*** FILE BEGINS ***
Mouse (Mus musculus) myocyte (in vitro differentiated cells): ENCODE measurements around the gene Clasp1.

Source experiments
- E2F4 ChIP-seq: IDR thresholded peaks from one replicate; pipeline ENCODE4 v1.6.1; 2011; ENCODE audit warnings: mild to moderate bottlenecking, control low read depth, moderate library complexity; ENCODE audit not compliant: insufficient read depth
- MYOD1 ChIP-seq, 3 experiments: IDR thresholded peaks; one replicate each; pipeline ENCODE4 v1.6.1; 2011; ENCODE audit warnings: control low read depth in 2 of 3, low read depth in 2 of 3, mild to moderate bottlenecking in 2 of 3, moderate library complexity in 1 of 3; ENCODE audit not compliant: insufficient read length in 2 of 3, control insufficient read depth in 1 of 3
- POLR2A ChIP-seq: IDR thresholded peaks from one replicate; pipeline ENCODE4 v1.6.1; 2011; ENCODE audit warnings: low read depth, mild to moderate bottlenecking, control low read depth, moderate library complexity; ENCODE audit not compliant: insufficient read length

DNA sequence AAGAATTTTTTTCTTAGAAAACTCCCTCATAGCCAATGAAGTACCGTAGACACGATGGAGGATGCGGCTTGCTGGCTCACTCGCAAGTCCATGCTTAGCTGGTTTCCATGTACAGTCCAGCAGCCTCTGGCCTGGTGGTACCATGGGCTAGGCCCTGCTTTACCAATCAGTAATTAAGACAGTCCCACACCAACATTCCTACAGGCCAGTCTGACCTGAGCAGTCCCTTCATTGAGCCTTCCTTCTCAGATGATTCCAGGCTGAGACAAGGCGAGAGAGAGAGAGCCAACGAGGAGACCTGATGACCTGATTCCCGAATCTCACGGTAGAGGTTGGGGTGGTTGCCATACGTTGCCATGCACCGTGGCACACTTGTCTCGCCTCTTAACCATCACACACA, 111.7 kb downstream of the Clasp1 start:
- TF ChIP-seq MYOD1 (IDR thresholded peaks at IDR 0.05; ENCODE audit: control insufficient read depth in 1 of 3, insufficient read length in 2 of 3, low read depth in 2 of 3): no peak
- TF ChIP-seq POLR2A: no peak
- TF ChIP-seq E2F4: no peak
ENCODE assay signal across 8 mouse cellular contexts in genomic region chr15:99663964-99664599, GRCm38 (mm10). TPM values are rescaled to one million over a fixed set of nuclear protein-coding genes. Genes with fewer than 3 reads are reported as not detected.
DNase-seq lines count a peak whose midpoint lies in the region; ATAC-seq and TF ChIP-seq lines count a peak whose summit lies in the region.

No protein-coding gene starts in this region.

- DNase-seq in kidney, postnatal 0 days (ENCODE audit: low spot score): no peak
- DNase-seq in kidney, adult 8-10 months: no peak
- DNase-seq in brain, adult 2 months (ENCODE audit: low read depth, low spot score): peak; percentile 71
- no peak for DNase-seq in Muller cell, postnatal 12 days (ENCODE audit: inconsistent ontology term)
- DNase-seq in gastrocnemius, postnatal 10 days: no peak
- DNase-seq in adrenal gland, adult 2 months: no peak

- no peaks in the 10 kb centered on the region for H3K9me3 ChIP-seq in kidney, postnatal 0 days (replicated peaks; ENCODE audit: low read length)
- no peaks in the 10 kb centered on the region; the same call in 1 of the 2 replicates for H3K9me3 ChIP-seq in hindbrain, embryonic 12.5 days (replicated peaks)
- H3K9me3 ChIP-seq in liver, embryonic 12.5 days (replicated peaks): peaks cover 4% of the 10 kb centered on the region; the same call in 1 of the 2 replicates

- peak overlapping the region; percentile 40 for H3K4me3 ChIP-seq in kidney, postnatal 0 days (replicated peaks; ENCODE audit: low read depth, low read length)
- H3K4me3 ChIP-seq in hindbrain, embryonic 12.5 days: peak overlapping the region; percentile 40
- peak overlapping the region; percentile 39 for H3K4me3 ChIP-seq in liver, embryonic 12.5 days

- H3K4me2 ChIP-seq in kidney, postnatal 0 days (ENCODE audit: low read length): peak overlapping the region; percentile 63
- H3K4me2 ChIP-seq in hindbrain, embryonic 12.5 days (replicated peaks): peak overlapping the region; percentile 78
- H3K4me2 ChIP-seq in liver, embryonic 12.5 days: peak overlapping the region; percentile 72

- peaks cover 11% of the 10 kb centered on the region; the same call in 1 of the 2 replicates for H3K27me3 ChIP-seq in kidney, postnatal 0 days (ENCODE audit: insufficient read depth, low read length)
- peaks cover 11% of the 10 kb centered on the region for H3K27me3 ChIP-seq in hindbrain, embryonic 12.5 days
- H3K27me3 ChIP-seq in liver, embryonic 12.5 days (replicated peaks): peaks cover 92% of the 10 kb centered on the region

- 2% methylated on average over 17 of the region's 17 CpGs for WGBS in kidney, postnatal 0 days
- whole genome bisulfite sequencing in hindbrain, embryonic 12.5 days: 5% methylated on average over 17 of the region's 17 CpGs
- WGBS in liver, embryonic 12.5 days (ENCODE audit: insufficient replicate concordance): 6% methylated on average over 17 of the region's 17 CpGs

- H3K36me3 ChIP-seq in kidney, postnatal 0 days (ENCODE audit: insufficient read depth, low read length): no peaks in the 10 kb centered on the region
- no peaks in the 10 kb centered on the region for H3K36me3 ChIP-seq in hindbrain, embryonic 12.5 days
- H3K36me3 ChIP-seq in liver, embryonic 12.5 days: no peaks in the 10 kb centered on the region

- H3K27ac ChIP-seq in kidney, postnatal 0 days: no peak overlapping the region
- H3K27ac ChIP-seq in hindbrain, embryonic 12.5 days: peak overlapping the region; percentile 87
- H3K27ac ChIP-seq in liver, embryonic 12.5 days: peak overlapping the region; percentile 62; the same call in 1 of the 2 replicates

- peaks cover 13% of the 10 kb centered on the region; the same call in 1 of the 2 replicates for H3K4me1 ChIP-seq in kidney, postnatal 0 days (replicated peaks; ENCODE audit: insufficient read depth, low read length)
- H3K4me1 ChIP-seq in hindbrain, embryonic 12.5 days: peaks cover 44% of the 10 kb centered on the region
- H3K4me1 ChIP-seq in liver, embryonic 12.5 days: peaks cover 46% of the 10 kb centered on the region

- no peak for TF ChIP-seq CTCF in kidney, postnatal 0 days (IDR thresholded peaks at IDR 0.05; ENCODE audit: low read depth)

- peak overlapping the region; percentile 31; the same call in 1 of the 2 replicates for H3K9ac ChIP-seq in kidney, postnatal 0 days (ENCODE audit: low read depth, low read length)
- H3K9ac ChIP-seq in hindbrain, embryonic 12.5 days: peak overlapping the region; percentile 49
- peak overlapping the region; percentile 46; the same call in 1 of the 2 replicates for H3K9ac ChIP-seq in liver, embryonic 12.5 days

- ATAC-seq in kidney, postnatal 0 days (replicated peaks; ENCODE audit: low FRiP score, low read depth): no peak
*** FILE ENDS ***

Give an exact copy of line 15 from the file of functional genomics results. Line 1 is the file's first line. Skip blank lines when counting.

- DNase-seq in brain, adult 2 months (ENCODE audit: low read depth, low spot score): peak; percentile 71